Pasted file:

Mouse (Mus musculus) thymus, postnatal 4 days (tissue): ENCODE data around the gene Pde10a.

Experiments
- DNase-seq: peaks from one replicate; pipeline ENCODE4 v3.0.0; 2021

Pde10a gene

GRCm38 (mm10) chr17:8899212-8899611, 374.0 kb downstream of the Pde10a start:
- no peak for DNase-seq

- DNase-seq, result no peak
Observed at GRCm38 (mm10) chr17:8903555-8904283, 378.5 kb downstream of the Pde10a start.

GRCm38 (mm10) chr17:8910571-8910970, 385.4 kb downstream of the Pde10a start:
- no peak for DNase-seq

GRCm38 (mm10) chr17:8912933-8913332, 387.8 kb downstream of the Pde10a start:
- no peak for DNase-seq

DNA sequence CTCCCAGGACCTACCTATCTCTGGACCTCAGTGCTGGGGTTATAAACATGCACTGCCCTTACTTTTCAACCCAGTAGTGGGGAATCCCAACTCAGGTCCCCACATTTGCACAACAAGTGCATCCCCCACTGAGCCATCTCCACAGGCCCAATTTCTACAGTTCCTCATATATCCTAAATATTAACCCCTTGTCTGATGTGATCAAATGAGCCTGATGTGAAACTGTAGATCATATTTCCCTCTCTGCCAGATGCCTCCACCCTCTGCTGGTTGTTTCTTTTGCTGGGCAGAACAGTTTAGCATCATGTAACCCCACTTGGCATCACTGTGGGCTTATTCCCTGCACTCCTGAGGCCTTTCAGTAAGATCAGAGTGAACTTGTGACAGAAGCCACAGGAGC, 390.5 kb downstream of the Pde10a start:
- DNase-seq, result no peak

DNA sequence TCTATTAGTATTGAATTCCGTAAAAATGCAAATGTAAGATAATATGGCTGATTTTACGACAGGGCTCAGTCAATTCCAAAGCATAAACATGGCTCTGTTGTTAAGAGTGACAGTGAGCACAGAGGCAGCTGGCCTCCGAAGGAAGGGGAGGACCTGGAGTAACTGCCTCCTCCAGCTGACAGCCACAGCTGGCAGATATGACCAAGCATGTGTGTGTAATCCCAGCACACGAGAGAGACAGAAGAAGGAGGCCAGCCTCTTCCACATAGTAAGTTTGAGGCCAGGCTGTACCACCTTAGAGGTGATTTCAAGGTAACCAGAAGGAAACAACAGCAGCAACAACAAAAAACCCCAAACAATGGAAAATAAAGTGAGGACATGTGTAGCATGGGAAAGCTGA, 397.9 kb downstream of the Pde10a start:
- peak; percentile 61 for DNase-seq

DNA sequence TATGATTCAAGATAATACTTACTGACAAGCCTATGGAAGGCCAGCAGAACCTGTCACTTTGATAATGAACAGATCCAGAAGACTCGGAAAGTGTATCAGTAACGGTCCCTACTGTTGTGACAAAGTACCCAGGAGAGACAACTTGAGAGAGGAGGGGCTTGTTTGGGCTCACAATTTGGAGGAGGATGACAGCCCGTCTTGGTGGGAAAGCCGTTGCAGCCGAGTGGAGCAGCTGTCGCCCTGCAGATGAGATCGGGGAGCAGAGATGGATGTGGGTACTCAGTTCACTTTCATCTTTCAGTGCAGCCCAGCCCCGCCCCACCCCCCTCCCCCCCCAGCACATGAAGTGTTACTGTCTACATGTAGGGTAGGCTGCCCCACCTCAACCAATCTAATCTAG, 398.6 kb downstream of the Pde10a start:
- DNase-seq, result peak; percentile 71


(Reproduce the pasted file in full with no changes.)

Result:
Mouse (Mus musculus) thymus, postnatal 4 days (tissue): ENCODE data around the gene Pde10a.

Experiments
- DNase-seq: peaks from one replicate; pipeline ENCODE4 v3.0.0; 2021

Pde10a gene

GRCm38 (mm10) chr17:8899212-8899611, 374.0 kb downstream of the Pde10a start:
- no peak for DNase-seq

- DNase-seq, result no peak
Observed at GRCm38 (mm10) chr17:8903555-8904283, 378.5 kb downstream of the Pde10a start.

GRCm38 (mm10) chr17:8910571-8910970, 385.4 kb downstream of the Pde10a start:
- no peak for DNase-seq

GRCm38 (mm10) chr17:8912933-8913332, 387.8 kb downstream of the Pde10a start:
- no peak for DNase-seq

DNA sequence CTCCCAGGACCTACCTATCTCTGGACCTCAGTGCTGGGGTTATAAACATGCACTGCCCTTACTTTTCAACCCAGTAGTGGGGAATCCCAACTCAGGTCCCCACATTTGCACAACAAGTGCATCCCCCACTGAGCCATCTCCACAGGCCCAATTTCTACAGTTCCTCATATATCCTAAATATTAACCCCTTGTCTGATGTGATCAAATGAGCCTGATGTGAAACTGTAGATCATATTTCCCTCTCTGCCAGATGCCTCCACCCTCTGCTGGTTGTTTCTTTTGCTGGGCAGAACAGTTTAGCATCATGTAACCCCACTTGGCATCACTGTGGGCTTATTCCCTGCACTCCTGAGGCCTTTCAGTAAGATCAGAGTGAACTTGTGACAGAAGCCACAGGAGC, 390.5 kb downstream of the Pde10a start:
- DNase-seq, result no peak

DNA sequence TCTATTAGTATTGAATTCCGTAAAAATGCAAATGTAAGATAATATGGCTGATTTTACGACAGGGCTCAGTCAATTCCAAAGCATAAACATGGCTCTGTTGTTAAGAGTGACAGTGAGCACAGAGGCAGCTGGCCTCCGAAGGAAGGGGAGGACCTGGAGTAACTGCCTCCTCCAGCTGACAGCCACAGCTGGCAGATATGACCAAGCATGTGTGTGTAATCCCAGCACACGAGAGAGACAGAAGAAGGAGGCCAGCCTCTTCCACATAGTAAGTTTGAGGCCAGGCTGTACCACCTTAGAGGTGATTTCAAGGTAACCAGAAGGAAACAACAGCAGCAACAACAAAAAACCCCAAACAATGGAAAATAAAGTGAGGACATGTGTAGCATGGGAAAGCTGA, 397.9 kb downstream of the Pde10a start:
- peak; percentile 61 for DNase-seq

DNA sequence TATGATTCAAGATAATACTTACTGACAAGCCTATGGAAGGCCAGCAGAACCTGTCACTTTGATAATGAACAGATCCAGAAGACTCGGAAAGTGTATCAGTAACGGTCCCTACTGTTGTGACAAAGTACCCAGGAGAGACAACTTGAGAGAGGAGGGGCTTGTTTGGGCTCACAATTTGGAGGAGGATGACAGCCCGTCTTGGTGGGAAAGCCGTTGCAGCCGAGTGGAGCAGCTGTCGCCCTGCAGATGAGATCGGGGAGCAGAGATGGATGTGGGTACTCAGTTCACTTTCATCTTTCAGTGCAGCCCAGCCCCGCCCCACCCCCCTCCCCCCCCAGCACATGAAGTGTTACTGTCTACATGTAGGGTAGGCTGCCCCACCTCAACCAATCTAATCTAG, 398.6 kb downstream of the Pde10a start:
- DNase-seq, result peak; percentile 71